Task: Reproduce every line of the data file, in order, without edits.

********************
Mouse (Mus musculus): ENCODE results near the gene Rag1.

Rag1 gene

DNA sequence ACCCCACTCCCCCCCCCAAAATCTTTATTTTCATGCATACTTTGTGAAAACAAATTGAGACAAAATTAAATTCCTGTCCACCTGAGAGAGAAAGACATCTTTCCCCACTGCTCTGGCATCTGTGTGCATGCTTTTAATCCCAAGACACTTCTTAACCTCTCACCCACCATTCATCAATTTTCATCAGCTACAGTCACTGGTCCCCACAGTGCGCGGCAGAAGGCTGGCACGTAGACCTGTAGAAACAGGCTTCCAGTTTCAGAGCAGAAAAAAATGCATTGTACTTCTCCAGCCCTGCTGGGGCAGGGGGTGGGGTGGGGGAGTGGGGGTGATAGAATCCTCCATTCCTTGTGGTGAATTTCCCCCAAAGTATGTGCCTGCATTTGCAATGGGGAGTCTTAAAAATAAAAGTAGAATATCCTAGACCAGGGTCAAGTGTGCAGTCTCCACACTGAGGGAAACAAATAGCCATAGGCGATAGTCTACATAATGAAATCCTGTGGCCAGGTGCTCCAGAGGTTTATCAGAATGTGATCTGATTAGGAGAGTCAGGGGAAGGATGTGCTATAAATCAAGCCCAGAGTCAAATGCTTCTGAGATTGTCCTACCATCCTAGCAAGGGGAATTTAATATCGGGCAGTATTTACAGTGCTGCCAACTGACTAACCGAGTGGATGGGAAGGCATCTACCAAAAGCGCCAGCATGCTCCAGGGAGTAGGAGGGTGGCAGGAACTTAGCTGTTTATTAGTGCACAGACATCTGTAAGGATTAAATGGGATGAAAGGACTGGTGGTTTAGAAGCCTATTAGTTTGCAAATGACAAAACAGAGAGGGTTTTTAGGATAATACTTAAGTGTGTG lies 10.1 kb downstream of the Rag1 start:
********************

Mouse (Mus musculus): ENCODE results near the gene Rag1.

Rag1 gene

DNA sequence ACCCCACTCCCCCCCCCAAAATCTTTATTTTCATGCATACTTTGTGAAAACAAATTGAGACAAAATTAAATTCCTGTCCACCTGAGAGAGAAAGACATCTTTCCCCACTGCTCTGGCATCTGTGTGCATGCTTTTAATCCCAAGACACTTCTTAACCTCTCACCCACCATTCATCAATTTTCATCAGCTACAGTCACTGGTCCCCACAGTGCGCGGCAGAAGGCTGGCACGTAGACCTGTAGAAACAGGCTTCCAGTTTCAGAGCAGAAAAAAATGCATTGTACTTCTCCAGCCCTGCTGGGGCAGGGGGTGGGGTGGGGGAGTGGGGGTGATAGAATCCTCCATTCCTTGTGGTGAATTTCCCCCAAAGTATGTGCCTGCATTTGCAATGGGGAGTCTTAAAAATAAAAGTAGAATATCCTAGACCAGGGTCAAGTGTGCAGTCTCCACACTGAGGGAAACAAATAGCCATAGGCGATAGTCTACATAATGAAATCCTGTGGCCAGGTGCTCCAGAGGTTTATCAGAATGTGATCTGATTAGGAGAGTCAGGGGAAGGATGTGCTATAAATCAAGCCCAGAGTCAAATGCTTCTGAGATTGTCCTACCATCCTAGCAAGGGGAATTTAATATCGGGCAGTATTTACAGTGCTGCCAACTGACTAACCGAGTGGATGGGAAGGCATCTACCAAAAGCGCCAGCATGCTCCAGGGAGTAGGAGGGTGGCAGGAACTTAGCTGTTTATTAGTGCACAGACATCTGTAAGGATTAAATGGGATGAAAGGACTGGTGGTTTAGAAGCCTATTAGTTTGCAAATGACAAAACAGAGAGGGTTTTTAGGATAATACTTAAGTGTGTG lies 10.1 kb downstream of the Rag1 start: